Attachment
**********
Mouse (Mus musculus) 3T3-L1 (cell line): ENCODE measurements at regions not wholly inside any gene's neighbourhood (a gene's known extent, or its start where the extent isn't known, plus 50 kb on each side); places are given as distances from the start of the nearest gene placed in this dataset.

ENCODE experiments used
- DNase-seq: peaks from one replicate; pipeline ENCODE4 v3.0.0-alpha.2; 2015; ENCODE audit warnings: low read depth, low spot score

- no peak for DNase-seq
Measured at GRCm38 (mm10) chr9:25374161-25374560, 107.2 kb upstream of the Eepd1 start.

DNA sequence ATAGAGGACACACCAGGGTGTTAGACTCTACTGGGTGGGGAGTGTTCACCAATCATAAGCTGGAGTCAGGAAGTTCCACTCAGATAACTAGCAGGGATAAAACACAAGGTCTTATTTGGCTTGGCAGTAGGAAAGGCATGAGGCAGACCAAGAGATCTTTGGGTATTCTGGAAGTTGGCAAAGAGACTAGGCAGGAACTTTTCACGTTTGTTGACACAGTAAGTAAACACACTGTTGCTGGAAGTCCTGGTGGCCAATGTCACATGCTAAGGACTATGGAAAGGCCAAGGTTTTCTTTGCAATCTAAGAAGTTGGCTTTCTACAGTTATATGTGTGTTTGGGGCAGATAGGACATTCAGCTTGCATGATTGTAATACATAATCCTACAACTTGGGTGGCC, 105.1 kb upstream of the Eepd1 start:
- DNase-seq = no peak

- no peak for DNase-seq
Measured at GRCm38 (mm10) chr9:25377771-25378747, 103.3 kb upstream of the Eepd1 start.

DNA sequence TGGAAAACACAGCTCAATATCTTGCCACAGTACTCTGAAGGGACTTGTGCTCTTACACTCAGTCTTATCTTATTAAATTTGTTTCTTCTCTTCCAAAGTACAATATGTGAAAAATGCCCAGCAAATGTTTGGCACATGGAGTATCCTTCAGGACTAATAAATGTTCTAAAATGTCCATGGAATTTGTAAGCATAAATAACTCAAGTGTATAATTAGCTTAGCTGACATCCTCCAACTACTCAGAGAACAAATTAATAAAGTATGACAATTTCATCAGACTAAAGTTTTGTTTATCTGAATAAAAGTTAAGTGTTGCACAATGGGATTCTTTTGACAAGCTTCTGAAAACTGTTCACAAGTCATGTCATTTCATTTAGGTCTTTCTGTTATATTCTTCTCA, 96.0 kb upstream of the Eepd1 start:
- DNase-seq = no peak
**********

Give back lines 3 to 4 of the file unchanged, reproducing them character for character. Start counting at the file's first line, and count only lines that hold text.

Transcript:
- DNase-seq: peaks from one replicate; pipeline ENCODE4 v3.0.0-alpha.2; 2015; ENCODE audit warnings: low read depth, low spot score

- no peak for DNase-seq